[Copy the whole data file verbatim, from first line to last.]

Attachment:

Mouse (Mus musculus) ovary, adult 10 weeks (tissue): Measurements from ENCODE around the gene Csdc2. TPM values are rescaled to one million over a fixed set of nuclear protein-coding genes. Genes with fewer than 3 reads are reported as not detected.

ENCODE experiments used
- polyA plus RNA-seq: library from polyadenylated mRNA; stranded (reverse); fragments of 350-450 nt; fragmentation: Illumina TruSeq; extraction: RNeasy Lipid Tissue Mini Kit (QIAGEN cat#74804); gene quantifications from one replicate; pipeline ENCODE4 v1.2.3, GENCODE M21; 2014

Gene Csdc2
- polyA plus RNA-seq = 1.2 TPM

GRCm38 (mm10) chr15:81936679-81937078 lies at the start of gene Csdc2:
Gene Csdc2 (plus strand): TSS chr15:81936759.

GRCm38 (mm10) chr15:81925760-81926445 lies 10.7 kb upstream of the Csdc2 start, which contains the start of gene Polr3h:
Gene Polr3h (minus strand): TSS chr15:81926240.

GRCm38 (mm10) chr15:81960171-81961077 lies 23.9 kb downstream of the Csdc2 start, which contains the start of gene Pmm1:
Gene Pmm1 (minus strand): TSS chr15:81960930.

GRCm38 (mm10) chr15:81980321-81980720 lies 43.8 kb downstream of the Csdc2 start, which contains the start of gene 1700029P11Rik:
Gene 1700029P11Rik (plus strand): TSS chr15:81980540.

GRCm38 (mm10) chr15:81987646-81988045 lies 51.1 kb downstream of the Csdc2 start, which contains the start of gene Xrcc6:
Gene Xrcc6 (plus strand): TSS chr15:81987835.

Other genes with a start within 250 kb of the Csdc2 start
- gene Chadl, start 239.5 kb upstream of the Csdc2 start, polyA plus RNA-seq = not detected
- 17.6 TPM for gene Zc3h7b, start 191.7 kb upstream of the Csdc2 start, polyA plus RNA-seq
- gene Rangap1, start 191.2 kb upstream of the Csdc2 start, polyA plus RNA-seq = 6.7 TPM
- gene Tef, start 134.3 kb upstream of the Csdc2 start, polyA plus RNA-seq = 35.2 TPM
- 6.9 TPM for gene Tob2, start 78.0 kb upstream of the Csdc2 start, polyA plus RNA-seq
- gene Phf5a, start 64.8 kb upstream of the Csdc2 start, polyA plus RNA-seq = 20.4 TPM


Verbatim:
Mouse (Mus musculus) ovary, adult 10 weeks (tissue): Measurements from ENCODE around the gene Csdc2. TPM values are rescaled to one million over a fixed set of nuclear protein-coding genes. Genes with fewer than 3 reads are reported as not detected.

ENCODE experiments used
- polyA plus RNA-seq: library from polyadenylated mRNA; stranded (reverse); fragments of 350-450 nt; fragmentation: Illumina TruSeq; extraction: RNeasy Lipid Tissue Mini Kit (QIAGEN cat#74804); gene quantifications from one replicate; pipeline ENCODE4 v1.2.3, GENCODE M21; 2014

Gene Csdc2
- polyA plus RNA-seq = 1.2 TPM

GRCm38 (mm10) chr15:81936679-81937078 lies at the start of gene Csdc2:
Gene Csdc2 (plus strand): TSS chr15:81936759.

GRCm38 (mm10) chr15:81925760-81926445 lies 10.7 kb upstream of the Csdc2 start, which contains the start of gene Polr3h:
Gene Polr3h (minus strand): TSS chr15:81926240.

GRCm38 (mm10) chr15:81960171-81961077 lies 23.9 kb downstream of the Csdc2 start, which contains the start of gene Pmm1:
Gene Pmm1 (minus strand): TSS chr15:81960930.

GRCm38 (mm10) chr15:81980321-81980720 lies 43.8 kb downstream of the Csdc2 start, which contains the start of gene 1700029P11Rik:
Gene 1700029P11Rik (plus strand): TSS chr15:81980540.

GRCm38 (mm10) chr15:81987646-81988045 lies 51.1 kb downstream of the Csdc2 start, which contains the start of gene Xrcc6:
Gene Xrcc6 (plus strand): TSS chr15:81987835.

Other genes with a start within 250 kb of the Csdc2 start
- gene Chadl, start 239.5 kb upstream of the Csdc2 start, polyA plus RNA-seq = not detected
- 17.6 TPM for gene Zc3h7b, start 191.7 kb upstream of the Csdc2 start, polyA plus RNA-seq
- gene Rangap1, start 191.2 kb upstream of the Csdc2 start, polyA plus RNA-seq = 6.7 TPM
- gene Tef, start 134.3 kb upstream of the Csdc2 start, polyA plus RNA-seq = 35.2 TPM
- 6.9 TPM for gene Tob2, start 78.0 kb upstream of the Csdc2 start, polyA plus RNA-seq
- gene Phf5a, start 64.8 kb upstream of the Csdc2 start, polyA plus RNA-seq = 20.4 TPM